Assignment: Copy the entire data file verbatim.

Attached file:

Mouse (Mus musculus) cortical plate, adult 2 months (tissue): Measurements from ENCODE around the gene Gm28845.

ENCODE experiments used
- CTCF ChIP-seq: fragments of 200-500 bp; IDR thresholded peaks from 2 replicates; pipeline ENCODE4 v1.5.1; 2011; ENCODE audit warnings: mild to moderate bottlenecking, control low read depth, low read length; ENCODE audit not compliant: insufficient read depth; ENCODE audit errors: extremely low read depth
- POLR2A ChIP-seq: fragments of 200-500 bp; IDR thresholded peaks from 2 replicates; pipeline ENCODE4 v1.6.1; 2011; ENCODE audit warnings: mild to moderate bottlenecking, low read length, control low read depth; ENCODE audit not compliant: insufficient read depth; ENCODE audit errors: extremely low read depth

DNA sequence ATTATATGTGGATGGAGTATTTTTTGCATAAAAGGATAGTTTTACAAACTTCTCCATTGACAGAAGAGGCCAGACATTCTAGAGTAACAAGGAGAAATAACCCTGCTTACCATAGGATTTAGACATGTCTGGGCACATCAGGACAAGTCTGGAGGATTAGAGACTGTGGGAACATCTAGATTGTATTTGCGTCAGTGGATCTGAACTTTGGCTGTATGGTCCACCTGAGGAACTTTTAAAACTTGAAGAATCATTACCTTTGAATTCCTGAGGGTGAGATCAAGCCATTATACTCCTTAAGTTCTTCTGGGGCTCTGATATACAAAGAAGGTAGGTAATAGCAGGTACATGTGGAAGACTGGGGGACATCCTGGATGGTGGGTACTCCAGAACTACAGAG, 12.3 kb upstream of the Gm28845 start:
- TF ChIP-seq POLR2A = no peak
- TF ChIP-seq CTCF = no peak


Mouse (Mus musculus) cortical plate, adult 2 months (tissue): Measurements from ENCODE around the gene Gm28845.

ENCODE experiments used
- CTCF ChIP-seq: fragments of 200-500 bp; IDR thresholded peaks from 2 replicates; pipeline ENCODE4 v1.5.1; 2011; ENCODE audit warnings: mild to moderate bottlenecking, control low read depth, low read length; ENCODE audit not compliant: insufficient read depth; ENCODE audit errors: extremely low read depth
- POLR2A ChIP-seq: fragments of 200-500 bp; IDR thresholded peaks from 2 replicates; pipeline ENCODE4 v1.6.1; 2011; ENCODE audit warnings: mild to moderate bottlenecking, low read length, control low read depth; ENCODE audit not compliant: insufficient read depth; ENCODE audit errors: extremely low read depth

DNA sequence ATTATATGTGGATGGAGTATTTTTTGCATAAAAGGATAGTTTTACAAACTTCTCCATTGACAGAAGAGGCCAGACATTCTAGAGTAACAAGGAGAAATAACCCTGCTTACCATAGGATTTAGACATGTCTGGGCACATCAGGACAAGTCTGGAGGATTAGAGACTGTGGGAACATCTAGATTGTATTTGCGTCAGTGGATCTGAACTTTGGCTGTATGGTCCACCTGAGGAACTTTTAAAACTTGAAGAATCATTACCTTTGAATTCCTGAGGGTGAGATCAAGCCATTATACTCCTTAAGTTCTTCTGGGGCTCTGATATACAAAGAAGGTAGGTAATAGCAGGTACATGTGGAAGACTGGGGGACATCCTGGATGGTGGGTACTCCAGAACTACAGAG, 12.3 kb upstream of the Gm28845 start:
- TF ChIP-seq POLR2A = no peak
- TF ChIP-seq CTCF = no peak